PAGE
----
Pets end up in shelters each year for many reasons, but one worth looking into is the “Oh, that puppy is cute” problem.  Sure, that black lab pup may be staring at you with her pretty, dark eyes, but will she be the right choice for your small, one-bedroom apartment and busy lifestyle? Research is key. If there is a breed you’ve had your eye on and your heart set on, do your homework.  Make sure you select the right dog for you and your lifestyle.  Dogs are for life, and the better informed you are, the better your life with your new pup will be. The American Kennel Club has a book for purchase entitled, The AKC’s Complete Dog Book, which features descriptions of hundreds of breeds so that you can find pertinent information about the dog you want to bring home.

The great thing about mutts is that they combine the best of multiple breeds in one unique package. Another plus is that mixed breed dogs are less likely to carry the burden of predisposed health issues that have been ingrained into purebred dogs.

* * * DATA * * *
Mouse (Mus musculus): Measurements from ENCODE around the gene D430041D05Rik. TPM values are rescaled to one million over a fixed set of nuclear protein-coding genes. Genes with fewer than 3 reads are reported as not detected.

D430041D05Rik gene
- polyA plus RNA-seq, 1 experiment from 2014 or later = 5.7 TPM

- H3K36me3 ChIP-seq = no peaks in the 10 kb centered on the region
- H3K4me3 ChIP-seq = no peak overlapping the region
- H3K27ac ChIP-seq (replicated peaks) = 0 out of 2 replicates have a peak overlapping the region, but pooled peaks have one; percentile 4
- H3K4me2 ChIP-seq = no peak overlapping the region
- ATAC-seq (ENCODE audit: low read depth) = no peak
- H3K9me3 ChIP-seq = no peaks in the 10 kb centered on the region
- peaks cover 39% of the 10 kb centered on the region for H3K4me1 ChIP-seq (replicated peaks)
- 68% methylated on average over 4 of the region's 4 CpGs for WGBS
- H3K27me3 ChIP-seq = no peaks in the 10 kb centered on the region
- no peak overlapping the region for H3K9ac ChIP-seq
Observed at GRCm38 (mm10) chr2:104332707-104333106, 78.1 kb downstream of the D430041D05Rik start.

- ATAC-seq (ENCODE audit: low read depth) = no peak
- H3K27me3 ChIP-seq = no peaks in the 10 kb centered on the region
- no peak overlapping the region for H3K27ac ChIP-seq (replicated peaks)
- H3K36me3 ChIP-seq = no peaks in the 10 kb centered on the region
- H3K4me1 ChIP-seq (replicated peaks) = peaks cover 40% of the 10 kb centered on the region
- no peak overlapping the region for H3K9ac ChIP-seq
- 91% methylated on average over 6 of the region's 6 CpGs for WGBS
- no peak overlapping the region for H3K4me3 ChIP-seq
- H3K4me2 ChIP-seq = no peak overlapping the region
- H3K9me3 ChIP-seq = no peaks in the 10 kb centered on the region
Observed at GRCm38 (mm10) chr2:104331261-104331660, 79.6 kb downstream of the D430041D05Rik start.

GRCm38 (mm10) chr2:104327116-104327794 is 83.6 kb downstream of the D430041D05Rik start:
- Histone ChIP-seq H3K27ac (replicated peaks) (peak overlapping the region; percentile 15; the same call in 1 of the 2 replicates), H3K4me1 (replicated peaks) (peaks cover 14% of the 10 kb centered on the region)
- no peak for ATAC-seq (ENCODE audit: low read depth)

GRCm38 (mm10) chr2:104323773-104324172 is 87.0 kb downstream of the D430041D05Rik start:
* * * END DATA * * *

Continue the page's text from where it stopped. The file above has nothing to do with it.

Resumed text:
Before you shop, adopt. That adorable pup in the pet store may be calling your name, but a very similar little guy could be waiting for you to save him from an inescapable, looming death. With the endless variety of puppies and dogs to choose from across the country, it’s a no-brainer that you’ll undoubtedly find your canine soulmate in a shelter nearby. Dogs don’t have a voice, only a presence. They can’t tell us not to dump them on the street, or to spay or neuter them…they can only love us unconditionally. And it’s not their fault they end up homeless in the first place. We, as people, have full control over their fate.  Through awareness and education, we can help our silent and beloved friends, and help push the rescue revolution in the United States. With your help, we can end this crisis and help the millions of pets who are euthanized each year to find happy, loving homes they so deserve.